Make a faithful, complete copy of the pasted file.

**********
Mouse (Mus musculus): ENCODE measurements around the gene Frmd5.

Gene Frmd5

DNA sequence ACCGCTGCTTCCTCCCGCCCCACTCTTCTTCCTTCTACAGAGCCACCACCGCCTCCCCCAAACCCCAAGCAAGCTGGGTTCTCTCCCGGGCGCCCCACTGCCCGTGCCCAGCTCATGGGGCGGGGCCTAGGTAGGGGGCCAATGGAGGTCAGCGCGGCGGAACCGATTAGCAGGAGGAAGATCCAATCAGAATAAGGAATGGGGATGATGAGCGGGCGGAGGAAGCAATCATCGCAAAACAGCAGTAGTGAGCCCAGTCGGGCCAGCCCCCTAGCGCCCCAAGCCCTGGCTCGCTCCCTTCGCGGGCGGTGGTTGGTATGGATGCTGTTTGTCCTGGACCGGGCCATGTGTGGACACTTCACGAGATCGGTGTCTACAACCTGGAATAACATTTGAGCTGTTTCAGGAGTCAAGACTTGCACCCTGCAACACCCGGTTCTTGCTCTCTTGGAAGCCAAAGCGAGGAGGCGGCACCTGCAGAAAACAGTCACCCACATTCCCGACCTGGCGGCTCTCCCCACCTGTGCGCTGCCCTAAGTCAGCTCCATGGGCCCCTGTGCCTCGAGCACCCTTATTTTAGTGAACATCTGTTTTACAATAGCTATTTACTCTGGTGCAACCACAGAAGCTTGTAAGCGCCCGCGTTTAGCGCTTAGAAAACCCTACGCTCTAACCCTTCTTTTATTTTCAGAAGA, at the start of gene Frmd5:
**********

Mouse (Mus musculus): ENCODE measurements around the gene Frmd5.

Gene Frmd5

DNA sequence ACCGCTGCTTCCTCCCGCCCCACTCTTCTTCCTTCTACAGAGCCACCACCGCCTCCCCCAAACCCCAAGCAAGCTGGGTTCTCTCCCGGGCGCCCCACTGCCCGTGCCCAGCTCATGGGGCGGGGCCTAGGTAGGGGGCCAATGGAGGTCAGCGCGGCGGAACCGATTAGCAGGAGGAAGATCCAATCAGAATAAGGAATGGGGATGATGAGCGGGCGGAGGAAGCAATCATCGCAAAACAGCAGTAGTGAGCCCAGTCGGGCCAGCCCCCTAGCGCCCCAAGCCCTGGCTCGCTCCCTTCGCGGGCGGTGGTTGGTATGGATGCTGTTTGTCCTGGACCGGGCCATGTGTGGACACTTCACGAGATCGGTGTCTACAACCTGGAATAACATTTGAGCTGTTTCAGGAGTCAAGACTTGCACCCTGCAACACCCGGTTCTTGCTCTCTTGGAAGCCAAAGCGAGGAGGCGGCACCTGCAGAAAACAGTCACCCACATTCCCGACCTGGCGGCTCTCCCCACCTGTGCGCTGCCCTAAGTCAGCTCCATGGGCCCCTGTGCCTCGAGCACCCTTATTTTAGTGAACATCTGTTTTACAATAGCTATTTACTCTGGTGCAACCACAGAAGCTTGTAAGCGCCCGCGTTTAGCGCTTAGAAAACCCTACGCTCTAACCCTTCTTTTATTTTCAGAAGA, at the start of gene Frmd5: